Passion for Community

By Valerie Vinyard

To describe Humberto Lopez and his wife, Czarina, as philanthropic is an understatement.

For years, they have tirelessly volunteered. They serve on multiple boards. Humberto in particular has a talent for procuring money and endowments for his favorite causes. Over the years, this couple has donated millions of their own dollars.

One of their favorite causes is the Steven M. Gootter Foundation.

“We’re helping on a cause that’s very dear to us,” Humberto said. “It’s a good cause. Hopefully we’ll save a lot of lives.”

The Gootter Foundation is grateful for all of their contributions over the years. On March 16 they will be honored with the Steven M. Gootter Philanthropic Award at the ninth annual Gootter Grand Slam gala dinner at the Westin La Paloma Resort & Spa.

Many community leaders tout this couple as an integral part of the philanthropic scene in Tucson. They speak of how these two lavish local philanthropies with time and money.

Ed Parker, former president and CEO of the United Way of Tucson and Southern Arizona, is one of those leaders. During his 34-year tenure with Tucson’s United Way, Parker established relationships with multiple philanthropic leaders in the community. Of those, he said that Lopez was one of the United Way’s first million-dollar donors.

“The neat thing about the family is they are multifaceted in their charitable approach,” Parker said. “I think that’s what makes them unique – they have multiple interests in serving the community.

“When I was leading the United Way in Tucson, he made an impact. It was real leadership,” he added. “He’s very creative in his philanthropic approach. Because he’s a good businessperson, he would leverage his gifts and others.”

For a duo that’s still such a driving force in Tucson, it’s interesting that Humberto and Czarina first moved to Tucson in 1980 to retire.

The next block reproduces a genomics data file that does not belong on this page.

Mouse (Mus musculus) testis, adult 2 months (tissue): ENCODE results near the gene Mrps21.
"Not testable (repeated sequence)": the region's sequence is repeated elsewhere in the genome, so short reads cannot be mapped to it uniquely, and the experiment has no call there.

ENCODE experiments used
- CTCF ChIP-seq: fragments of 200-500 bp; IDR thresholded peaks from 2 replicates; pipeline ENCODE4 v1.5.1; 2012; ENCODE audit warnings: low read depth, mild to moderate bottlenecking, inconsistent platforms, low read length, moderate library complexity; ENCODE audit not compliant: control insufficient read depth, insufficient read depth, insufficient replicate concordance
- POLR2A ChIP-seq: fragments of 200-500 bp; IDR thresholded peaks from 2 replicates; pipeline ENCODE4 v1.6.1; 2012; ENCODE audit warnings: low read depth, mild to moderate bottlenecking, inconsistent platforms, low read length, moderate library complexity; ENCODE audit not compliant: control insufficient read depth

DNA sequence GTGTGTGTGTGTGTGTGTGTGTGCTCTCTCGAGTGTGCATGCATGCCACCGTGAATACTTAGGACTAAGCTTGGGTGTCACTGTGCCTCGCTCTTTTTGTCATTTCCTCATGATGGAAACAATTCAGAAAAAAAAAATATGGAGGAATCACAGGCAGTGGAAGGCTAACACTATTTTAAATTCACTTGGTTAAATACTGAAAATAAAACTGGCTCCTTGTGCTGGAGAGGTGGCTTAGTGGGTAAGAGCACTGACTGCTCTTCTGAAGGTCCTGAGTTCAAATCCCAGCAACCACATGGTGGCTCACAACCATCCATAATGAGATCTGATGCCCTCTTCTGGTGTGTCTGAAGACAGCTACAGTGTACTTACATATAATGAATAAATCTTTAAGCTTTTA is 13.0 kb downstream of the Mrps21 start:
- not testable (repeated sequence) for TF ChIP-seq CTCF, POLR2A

That idea didn’t last long.

Ever since they arrived in Tucson, their certifications and board appointments have read like a Who’s Who of organizations.

“It’s been a good community – and we feel we have to give back to the community,” Czarina said.

Her husband agreed.

“We’re a charitable couple,” said Humberto, noting that he created The H.S. Lopez Family Foundation in Tucson about five years ago, which distributes monies to various organizations.

Humberto is from Nogales, Ariz., and Czarina is from Nogales, Son. The couple first met at a local fair when he was 21 and she was 16.

They’ve been married 44 years and have two daughters – Iovanna Couig and Iliana Lopez-Carter – and four grandchildren. They have lived in Tucson’s El Encanto neighborhood since 1980.

After graduating from Nogales High School in 1965, Humberto earned his associate degree from Cochise Community College before moving on to The University of Arizona, where he graduated with a bachelor’s degree in business administration. After college, he worked as a CPA for six years for Deloitte, Haskins and Sells in Los Angeles, developing an expertise in real estate. In 1971, he began investing in real estate and opened his own company in 1975.

Today his Tucson-based companies employ about 500. Lopez serves as president of HSL Properties and HSL Asset Management. About 25 work at the East Broadway headquarters. The rest are scattered among his 40-some apartment complexes and hotels in Tucson, Phoenix and Yuma.

While he remained busy with work over the decades, Humberto always carved out time to serve on nonprofit boards and organizations. One of those – The University of Arizona Sarver Heart Center – is supported by The Gootter Foundation, including research at the Resuscitation Research Lab and The Steven M. Gootter Endowed Chair for the Prevention of Sudden Cardiac Death. The chair is held by Dr. Jil C. Tardiff, a cardiologist who specializes in hypertrophic cardiomyopathy.

Dr. Gordon Ewy was the longtime director and chief of cardiology of Sarver Heart Center. Now retired, the cardiologist has known Humberto for 20 or 25 years. Lopez was on the Sarver advisory board and later became board director. Ewy noticed positive changes almost immediately.

“Things really started to improve,” Ewy said. “He was very influential in helping us obtain endowments – which is critical in academic medicine. He’s very smart. He was invaluable.”

Liz McMahon is director of development for Catholic Community Services. She’s known the Lopezes for years, although she mainly has worked with Czarina.

“It’s just the energy and the love that you feel when you’re working with her,” McMahon said. “She’s an epidemic. You can’t help but feel her enthusiasm and passion. She’s one of my favorite people.”

McMahon is impressed because the Lopezes are doing more than writing checks.

“They’re involved not only because they’re philanthropists – but they work too,” she said. “They’re a blessing to our organization and a blessing to our community.”

The Lopezes hope to leave a legacy of philanthropy.

“Our objectives are education, health and welfare,” Humberto said. “Our goal is to leave a big chunk behind.”

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